"That Pandit Moti Ram Baghra and I visited Sheikh Abdullahand requested him to stop sending leftover Muslims of Jammu to Pakistan, tomaintain demography and secular fabric of the city. Sheikh Sahib lost histemper at our request and questioned us; when did Jammu Muslims recognise me astheir leader, why should I bother about them. His answer left us shellshocked". Sethi also mentions how he ensured exile of Chaudhary Ghulam Abbasand Allah Rakha Sagar.' (Yad-i-Rafta p 36-37).

The author of the column, 'In defence of SMA' questionsAjaz'a take on the conversion of the Muslim Conference to the NationalConference. That it was a unanimous decision of the Muslim Conference is ablatant lie; how and why cannot be explained in a paragraph. History testifiesthat it was not an indigenous decision, but a game plane Jawaharlal Nehru executedthrough Sheikh Abdullah. In 1937 Nehru deputed K.M. Ashraf, a Marxist historianto Kashmir and asked him to campaign for the Indian National Congress. On theinstructions of Nehru, he stayed back in Kashmir for mass contact and'delivered several speeches in favour of nationalism and joint action by Hinduand Muslims.' That the movement in Kashmir would be "patterned after the IndianNational Congress,   Nehru and Abdullahreached an agreement at Peshawar in January 1938. Nehru used the services ofPrime Minister Sir Gopalaswami Ayyanger to translate the agreement intoreality. Ayyanger suppressed all opposing voices, (Rashid Taseer, Prof. Khanand Bazaz have documented it in detail). Munshi Muhammad Ishaq, one of theclosest associates of Sheikh Abdullah in his memoirs published posthumouslyadmits 'that Ayyanger was involved behind the scene in the creation of theNational Conference and he was a supporter of the Congress. (Nidaa-e-Haque p124). In convincing Chaudhary Abbas and other Muslim Conference leadersAbdullah kept his colleagues in the dark about his agreement with Nehru andother Congress leaders. In the words of Chitralekha Zutshi, "True to his word,Abdullah remained pro-Congress in ideology and politics for the remainder ofhis political career in pre-1947 Kashmir. (Language p 250)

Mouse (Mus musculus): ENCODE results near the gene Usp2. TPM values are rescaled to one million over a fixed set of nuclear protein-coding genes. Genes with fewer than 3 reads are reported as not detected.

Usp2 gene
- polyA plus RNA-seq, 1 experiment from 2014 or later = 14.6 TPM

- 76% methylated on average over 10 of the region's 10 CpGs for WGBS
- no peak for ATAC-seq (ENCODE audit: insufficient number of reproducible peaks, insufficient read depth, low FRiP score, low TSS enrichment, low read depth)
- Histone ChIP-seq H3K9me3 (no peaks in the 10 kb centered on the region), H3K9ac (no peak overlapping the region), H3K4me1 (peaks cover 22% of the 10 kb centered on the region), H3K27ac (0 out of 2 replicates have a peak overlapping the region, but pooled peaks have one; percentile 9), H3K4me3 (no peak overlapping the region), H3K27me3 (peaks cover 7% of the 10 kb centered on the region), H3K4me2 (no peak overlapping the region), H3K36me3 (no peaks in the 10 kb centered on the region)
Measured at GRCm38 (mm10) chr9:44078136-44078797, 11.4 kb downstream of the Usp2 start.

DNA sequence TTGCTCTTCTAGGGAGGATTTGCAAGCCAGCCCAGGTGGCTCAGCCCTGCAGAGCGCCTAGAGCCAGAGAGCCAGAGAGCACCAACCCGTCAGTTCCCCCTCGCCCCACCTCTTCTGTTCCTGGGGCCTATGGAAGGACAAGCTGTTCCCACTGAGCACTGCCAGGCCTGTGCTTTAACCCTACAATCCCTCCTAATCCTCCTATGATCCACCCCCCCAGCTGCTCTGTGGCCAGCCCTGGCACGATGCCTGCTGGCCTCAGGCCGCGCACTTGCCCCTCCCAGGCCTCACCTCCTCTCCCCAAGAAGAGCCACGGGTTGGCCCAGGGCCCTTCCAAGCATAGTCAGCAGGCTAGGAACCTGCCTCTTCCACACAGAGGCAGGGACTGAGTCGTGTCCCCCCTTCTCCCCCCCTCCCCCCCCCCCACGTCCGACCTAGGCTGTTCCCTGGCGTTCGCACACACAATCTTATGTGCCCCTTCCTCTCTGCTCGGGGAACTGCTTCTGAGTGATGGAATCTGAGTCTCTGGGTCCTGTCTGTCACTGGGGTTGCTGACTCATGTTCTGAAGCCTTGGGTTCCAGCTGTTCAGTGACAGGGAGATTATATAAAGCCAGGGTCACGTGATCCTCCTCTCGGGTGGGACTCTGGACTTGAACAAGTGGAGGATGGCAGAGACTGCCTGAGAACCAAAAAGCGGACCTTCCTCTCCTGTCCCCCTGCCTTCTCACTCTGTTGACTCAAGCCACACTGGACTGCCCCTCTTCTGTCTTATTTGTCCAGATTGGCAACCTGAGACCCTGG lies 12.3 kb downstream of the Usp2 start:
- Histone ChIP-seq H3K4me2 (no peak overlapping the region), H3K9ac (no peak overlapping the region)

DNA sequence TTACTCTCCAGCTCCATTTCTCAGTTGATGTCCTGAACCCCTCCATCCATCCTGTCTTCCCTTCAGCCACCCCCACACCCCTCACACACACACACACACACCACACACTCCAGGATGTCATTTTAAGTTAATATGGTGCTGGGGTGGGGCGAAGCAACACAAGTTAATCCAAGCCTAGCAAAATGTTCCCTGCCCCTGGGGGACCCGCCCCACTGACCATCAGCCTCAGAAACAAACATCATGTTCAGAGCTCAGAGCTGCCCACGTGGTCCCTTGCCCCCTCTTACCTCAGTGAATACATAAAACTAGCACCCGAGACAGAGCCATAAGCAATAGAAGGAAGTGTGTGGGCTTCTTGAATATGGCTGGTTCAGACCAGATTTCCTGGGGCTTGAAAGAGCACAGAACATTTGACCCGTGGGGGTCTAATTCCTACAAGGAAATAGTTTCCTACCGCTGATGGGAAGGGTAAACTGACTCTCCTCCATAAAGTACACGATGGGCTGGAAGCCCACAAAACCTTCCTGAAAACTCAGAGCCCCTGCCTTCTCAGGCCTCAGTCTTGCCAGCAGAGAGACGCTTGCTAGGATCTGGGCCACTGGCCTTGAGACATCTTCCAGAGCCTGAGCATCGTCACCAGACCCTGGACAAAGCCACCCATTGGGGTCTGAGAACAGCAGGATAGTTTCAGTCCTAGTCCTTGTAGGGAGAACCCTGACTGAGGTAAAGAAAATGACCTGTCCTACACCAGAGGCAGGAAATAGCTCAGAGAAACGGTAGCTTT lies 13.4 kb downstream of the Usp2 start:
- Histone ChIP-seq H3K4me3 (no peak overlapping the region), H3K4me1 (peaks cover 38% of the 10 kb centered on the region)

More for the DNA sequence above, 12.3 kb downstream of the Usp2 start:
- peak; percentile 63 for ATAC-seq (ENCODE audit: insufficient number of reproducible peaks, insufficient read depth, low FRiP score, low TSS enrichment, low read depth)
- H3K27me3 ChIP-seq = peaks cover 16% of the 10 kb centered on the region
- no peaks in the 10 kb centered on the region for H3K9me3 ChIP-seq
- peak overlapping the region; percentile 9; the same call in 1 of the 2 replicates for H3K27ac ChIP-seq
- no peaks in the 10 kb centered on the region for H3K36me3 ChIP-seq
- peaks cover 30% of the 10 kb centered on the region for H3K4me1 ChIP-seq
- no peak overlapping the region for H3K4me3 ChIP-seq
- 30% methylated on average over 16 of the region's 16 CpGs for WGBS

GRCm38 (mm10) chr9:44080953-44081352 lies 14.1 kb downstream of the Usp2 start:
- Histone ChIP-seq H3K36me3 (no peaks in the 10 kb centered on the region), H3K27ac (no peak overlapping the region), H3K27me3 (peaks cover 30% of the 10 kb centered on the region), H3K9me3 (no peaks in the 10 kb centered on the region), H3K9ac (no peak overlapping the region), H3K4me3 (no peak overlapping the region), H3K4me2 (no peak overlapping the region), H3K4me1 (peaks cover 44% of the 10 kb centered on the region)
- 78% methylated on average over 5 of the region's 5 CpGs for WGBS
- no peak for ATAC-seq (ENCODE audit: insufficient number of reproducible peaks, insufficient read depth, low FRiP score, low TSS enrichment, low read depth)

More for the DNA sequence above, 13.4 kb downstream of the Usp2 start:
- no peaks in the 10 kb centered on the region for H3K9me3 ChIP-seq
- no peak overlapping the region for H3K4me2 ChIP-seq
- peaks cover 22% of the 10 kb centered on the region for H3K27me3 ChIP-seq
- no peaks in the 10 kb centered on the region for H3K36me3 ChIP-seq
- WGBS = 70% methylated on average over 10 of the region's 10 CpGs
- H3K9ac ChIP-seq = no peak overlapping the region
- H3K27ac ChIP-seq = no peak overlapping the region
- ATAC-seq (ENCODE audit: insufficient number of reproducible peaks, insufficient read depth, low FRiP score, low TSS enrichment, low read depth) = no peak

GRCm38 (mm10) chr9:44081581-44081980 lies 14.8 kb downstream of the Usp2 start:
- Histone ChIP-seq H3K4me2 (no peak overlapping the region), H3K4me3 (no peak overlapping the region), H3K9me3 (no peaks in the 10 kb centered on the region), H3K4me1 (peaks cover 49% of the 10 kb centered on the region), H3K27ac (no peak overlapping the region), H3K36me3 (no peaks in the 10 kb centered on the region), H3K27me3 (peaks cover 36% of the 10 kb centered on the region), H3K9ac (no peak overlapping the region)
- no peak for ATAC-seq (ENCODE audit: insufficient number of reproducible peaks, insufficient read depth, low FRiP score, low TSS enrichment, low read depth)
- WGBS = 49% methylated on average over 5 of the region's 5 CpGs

History is replete with instances about SMA keeping hissenior party in the dark about his activities. On September 29, 1947, when hewas released from Jail, he feigned ignorance about reasons behind his release,when he was fully aware of it, that it had happened after another Faustianagreement with the Indian National Congress. He did not inform people about hiscorrespondence and meetings with the Congress leaders. He did not inform themabout his meetings with Dr Chapara, Secretary to the Maharaja and two lettershe had written to Hari Singh, expressing his allegiance to the Dogra ruler,ironically against whom he had started Quit Kashmir movement.  Nehru's letter dated 27 September, 1947, toSardar Patel about the release of Abdullah besides explaining reasons about hisrelease also exposes the hidden agenda that unfolded on October 27, 1947.

History reveals itself. It is not subservient toexpediencies, and fancies of individuals.